The name Michael Hynson conjures up images of a red hot regular foot surfer gliding effortlessly at St. Cape Francis in the movie Endless Summer. Mike’s association with the film is something that will always influence the way people perceive him, just as it has influenced the course of his life and career. However, to truly understand Mike is to dig beneath the Endless Summer aura. It is to understand the contributions he considers his most important to our sport. It is to understand his passion for shaping, his instrumental and incredibly influential work on surfboard research and design, and his place in our collective history on a scope that goes beyond his long past travels with Bruce Brown and Robert August.
Now in his 60’s, Mike has found a niche that allows him to continue to pursue his passions for shaping and R&D rigorously, and the work he is doing is creating a near tangible underground buzz in the North County San Diego surf community. With an incredibly well received line of progressive and inventive keel-finned fish and four-fin twinzers, Mike, for the first time in decades, has people talking about his work. Sean Mattison, manager and resident board expert for Surf Ride in Oceanside, calls Mike’s new endeavors “magic,” and another surfer, who wished to remain anonymous due to his associations with a shaper other than Mike, excitedly exclaimed, “I went out on a Hynson twinzer and tried not to like it. But after a few waves I realized this thing was just so good there was no way I could give it back! It goes like butter. The speed, and the float, and the lift you get in the tail, it’s just incredible!”
We decided it was time to sit down with Hynson to probe his past, but more importantly to shed light on his present contributions to the surfboard design process.
SURFERMAG.COM: Mike, what was it that got you started shaping back in the 60’s? What was it that got you going on that path?
MICHAEL HYNSON: Well, I tell the story like this: My first board that I shaped was a balsa and it was a plank that I had acquired down in Mission Beach that was just laying in this old man’s garden in his front yard. It was all water soaked and about 11 feet long. Anyway, I asked him what he was going to do with it and he told me “you can have it if you can get it out of here,” so one night I got a couple of my friends together and we went down and we dragged it out of the garden and then brought it down to the beach and dragged it on the beach all the way up to Bird Rock. We dragged it because it was so damn heavy. So, after that, we got it set up and I started shaping it in my friend’s garage. At the time, we knew Bob Turner and he was glassing boards down in Pacific Beach, so my plan was to take it down there to finish it. But on the blank, I started out using a draw knife, an ax, a skill saw, a variety of hand planers, and of course some sand paper. I just kept whittling it down. I kept the same shape from the plank, so it had a big square tail and a wide nose and when I got it down to about 7’11” I had to quit because it got so whittled down and thin that I thought there was nothing I could do to further improve it. I originally wanted it to be a 9 foot board, and you would think that from an 11 foot blank it would be a pretty reasonable request (laughs), but my imperfections and my inexperience got me down to 7’11” (laughs again). So after that, I pigmented the bottom this light blue with a white resin splash that we got on there by just flinging it all over the garage, and I glassed it and waxed the top so all the imperfections couldn’t be seen. When it was done it looked pretty good. I went down and I rode it and it seemed to work pretty well, and it was popular with the guys because it was so small.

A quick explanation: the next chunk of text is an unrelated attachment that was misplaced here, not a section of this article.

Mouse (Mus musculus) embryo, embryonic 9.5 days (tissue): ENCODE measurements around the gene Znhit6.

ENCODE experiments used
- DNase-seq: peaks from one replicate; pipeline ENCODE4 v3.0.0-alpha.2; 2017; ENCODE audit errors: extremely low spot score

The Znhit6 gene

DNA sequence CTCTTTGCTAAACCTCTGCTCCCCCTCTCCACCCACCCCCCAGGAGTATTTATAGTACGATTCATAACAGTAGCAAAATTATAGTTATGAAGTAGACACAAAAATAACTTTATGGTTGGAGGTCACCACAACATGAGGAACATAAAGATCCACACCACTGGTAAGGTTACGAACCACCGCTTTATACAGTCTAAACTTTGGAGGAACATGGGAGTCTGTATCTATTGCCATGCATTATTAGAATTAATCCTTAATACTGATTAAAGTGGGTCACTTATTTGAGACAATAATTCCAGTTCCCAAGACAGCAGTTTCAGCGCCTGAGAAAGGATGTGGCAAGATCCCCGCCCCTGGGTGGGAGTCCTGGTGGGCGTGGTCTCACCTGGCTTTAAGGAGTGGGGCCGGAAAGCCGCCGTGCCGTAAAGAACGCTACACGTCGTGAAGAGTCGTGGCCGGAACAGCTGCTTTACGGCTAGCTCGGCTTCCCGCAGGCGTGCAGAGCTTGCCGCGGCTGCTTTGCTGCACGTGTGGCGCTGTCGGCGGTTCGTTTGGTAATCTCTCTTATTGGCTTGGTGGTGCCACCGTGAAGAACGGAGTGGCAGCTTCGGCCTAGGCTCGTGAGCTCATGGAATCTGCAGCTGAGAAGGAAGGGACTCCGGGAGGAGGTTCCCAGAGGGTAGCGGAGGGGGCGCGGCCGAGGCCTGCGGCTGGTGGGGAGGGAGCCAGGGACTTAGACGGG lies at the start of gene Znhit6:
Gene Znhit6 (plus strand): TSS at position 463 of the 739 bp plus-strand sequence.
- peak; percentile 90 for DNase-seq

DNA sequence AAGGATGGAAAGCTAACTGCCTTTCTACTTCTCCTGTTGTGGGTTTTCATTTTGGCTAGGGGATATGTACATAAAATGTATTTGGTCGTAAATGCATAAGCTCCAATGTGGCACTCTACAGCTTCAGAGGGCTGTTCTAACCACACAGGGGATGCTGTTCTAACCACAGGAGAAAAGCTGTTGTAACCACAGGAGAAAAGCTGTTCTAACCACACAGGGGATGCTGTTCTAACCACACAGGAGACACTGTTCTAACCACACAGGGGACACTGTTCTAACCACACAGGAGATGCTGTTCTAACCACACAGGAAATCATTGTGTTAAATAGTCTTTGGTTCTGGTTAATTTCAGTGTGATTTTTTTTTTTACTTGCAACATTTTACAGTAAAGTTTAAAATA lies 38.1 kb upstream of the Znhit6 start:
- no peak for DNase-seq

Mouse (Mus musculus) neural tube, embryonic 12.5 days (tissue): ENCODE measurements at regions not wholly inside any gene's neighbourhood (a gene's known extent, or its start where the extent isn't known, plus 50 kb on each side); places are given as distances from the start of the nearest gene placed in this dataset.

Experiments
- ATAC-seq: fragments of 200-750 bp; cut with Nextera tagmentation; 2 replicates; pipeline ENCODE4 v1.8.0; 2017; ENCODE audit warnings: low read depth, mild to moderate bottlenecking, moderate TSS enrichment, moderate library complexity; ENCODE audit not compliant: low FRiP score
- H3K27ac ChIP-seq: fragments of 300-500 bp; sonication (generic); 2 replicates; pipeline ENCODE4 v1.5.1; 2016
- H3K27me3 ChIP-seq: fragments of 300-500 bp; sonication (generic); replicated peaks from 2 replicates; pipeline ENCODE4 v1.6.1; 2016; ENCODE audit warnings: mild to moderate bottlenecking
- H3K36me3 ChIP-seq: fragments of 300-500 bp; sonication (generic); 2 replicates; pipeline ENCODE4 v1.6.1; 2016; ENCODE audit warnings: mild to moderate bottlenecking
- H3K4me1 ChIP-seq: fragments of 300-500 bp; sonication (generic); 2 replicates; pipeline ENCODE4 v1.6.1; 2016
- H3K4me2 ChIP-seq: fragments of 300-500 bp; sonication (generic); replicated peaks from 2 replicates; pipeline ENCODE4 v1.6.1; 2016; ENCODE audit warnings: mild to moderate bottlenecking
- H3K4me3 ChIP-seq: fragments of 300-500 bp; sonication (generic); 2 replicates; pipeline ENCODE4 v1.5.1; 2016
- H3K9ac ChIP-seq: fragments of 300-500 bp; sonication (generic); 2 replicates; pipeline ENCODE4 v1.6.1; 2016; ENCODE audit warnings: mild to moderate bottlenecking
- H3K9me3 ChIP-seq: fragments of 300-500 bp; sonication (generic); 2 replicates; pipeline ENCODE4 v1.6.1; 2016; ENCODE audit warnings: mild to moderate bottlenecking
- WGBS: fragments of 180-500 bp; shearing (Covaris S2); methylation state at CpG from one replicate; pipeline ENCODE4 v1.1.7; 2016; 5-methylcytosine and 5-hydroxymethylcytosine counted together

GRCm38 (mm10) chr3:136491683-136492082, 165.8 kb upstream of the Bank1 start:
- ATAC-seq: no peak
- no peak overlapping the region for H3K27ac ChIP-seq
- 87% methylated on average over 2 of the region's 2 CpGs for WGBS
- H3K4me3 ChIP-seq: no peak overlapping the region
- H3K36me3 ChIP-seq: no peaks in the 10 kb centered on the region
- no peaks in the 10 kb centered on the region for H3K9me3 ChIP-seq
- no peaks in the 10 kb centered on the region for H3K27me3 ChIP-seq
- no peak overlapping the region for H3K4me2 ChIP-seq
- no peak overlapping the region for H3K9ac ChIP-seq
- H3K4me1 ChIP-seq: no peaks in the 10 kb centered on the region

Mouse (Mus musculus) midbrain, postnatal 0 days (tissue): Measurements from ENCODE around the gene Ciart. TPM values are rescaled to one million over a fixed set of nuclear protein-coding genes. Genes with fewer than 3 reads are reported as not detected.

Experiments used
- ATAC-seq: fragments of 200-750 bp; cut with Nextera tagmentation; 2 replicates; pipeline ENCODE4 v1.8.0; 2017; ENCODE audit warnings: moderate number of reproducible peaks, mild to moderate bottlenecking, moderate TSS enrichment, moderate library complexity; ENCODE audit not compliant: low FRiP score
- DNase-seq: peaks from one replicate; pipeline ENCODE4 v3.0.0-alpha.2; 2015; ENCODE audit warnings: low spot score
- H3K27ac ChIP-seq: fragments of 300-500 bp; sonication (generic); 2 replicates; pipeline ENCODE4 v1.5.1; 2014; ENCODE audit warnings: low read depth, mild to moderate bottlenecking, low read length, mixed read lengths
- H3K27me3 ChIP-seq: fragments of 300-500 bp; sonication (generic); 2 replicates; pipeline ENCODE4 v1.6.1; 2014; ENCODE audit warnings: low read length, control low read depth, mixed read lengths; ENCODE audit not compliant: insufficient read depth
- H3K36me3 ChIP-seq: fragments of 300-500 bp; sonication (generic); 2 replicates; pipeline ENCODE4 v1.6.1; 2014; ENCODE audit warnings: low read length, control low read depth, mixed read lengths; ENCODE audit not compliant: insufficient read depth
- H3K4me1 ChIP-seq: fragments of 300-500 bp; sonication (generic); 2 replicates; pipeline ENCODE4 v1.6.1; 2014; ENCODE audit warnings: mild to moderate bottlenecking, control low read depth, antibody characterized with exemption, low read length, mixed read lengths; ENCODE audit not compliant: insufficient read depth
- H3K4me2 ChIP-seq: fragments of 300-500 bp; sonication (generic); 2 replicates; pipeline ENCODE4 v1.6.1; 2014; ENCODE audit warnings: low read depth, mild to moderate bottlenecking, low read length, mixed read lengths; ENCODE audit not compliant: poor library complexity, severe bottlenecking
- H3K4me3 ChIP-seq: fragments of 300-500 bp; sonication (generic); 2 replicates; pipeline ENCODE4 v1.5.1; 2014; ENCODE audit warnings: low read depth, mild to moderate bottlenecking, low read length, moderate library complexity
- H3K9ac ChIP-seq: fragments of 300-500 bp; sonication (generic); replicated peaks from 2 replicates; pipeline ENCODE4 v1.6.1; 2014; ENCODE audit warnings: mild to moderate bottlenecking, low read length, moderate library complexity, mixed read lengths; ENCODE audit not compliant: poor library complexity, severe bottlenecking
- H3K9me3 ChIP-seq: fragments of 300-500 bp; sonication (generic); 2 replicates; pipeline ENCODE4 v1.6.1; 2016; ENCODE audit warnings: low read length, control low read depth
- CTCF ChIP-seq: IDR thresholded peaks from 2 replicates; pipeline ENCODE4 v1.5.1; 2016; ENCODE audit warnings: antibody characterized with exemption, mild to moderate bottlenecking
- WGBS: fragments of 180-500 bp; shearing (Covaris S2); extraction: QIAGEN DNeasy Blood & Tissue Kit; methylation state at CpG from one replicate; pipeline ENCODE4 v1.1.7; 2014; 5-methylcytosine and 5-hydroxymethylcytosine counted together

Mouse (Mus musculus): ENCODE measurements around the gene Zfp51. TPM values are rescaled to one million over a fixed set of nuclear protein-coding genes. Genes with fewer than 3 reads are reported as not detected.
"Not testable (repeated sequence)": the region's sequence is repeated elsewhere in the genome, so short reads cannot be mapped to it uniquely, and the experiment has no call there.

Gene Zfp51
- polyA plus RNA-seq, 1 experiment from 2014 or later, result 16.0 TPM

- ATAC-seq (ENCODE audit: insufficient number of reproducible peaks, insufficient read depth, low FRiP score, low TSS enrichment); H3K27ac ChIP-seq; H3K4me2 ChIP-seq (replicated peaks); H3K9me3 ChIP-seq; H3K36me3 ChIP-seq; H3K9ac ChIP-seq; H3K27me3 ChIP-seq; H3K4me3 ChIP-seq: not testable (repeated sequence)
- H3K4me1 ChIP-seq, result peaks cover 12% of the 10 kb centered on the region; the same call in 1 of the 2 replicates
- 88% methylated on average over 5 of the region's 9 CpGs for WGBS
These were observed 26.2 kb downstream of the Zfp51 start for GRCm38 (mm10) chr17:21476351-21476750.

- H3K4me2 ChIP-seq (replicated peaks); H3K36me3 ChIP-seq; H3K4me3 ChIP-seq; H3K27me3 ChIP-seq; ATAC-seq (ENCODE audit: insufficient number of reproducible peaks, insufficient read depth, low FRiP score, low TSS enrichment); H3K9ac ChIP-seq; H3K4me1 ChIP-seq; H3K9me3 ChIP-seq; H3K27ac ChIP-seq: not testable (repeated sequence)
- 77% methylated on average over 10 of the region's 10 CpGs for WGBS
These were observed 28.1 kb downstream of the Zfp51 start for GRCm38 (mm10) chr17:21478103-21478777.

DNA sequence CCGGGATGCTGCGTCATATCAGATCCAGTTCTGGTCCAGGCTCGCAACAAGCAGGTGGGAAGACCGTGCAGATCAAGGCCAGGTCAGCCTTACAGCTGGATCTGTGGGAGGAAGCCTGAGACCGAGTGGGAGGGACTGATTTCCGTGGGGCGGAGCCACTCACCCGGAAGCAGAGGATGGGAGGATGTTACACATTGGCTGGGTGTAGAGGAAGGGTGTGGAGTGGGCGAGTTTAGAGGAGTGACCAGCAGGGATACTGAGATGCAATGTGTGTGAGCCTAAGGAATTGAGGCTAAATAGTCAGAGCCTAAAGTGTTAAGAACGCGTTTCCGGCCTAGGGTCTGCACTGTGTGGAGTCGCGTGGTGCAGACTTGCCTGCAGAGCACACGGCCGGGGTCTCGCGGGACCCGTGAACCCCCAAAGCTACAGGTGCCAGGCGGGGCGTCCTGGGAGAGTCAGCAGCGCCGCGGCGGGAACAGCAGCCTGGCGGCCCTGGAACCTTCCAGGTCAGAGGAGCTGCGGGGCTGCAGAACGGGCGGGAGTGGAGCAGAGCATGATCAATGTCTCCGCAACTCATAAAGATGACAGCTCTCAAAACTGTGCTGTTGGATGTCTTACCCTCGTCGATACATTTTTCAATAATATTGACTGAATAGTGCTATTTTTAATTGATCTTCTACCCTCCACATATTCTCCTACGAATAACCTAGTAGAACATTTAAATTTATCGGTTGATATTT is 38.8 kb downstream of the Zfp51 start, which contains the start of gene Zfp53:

SURFERMAG.COM: The board worked well?
Mike Hynson came out with his lower rails that had hard edges from nose to tail. Before that the whole concept of edge didn’t even exist. Longboards had none, and even the Brewer boards had only a tiny bit in the tail. By comparison, Hynson’s looked pretty ugly, so naturally everyone was going, “Shit, that thing’s never going to work.” But man, I’ll tell you what, it worked so much damn better than anything before that it was astounding.
MICHAEL HYNSON: Yea, it worked pretty well and I was pretty happy with it. But in the meantime, I also wanted to get a [Renolds] Yater board from Santa Barbara. At the time, we were going to Trestles quite a bit, so I got Renny [Yater] to make me what I called “The Trestles Special”. It had an olive green bottom on it and a white deck and it was about 9’6”. It was a really nice board. Yater’s boards in those days were really strong so if you lost it and it got washed in into the rocks it would be fine. The purpose of the two colors, the white deck and the green bottom, was because of the military. When they would come down to kick us out of there they would be able to kick everybody else out except for me. I would use the white deck to hide out in the whitewater. I would hide and float under the deck holding onto the rail and just stay out there and not respond to them, and eventually they would just go away. And at the time, instead of carrying our boards in and out of Trestles we would just stash them in the swamp. But the military knew that and a lot of people lost their boards that way because the soldiers would just come and take them. A lot off guys had boards that were really easy to see too, they had these big red and orange things, but my olive green bottom fit in perfect in the green swamp. I never had a problem (laughs).